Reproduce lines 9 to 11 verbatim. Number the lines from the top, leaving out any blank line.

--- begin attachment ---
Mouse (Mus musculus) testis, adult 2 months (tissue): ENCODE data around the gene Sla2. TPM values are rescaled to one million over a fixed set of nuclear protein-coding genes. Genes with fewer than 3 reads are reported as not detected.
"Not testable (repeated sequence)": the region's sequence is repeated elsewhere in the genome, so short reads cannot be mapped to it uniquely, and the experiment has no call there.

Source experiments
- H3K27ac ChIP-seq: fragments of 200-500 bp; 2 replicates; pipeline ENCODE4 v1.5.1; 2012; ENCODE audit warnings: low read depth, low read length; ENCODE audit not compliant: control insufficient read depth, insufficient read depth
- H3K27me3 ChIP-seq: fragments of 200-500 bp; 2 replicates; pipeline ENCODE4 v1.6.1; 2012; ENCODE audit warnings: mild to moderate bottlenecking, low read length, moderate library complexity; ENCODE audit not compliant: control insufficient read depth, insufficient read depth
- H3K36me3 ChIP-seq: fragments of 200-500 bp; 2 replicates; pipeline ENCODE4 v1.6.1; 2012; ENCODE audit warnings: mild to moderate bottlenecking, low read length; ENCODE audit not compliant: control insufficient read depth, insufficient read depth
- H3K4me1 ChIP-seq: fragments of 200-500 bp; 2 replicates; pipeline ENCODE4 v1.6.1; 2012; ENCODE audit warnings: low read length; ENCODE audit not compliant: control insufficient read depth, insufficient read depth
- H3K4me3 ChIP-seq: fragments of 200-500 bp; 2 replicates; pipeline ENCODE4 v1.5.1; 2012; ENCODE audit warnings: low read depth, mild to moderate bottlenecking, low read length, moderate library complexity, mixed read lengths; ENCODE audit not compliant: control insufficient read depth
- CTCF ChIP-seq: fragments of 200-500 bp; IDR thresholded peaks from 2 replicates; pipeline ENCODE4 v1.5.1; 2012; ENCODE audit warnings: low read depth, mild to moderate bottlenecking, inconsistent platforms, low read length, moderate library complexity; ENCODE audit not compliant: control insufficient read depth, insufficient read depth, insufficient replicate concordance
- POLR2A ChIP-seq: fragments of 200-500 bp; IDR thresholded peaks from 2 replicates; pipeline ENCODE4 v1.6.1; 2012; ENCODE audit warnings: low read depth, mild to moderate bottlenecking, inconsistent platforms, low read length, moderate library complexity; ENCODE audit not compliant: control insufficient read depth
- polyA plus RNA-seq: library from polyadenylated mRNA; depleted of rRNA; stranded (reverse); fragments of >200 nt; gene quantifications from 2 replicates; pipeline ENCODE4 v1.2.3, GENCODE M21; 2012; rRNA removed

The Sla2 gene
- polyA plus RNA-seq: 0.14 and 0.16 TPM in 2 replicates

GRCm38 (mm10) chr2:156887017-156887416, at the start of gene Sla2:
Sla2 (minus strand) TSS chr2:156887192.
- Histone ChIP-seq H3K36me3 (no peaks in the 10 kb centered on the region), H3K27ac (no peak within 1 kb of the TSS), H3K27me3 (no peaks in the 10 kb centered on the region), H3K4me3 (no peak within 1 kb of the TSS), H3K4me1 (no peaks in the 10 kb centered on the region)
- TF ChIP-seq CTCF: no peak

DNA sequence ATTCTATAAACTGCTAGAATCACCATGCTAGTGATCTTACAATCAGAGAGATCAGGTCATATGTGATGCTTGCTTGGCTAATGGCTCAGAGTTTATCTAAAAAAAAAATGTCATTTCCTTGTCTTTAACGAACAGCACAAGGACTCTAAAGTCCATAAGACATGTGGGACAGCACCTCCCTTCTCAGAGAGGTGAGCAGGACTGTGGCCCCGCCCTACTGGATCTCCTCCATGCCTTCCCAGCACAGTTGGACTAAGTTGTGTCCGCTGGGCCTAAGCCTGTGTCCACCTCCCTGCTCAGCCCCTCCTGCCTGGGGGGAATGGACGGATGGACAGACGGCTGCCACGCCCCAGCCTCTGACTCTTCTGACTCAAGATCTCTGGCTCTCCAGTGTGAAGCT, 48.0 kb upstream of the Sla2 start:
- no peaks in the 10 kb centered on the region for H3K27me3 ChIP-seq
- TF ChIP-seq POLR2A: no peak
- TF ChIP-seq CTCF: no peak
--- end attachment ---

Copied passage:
- CTCF ChIP-seq: fragments of 200-500 bp; IDR thresholded peaks from 2 replicates; pipeline ENCODE4 v1.5.1; 2012; ENCODE audit warnings: low read depth, mild to moderate bottlenecking, inconsistent platforms, low read length, moderate library complexity; ENCODE audit not compliant: control insufficient read depth, insufficient read depth, insufficient replicate concordance
- POLR2A ChIP-seq: fragments of 200-500 bp; IDR thresholded peaks from 2 replicates; pipeline ENCODE4 v1.6.1; 2012; ENCODE audit warnings: low read depth, mild to moderate bottlenecking, inconsistent platforms, low read length, moderate library complexity; ENCODE audit not compliant: control insufficient read depth
- polyA plus RNA-seq: library from polyadenylated mRNA; depleted of rRNA; stranded (reverse); fragments of >200 nt; gene quantifications from 2 replicates; pipeline ENCODE4 v1.2.3, GENCODE M21; 2012; rRNA removed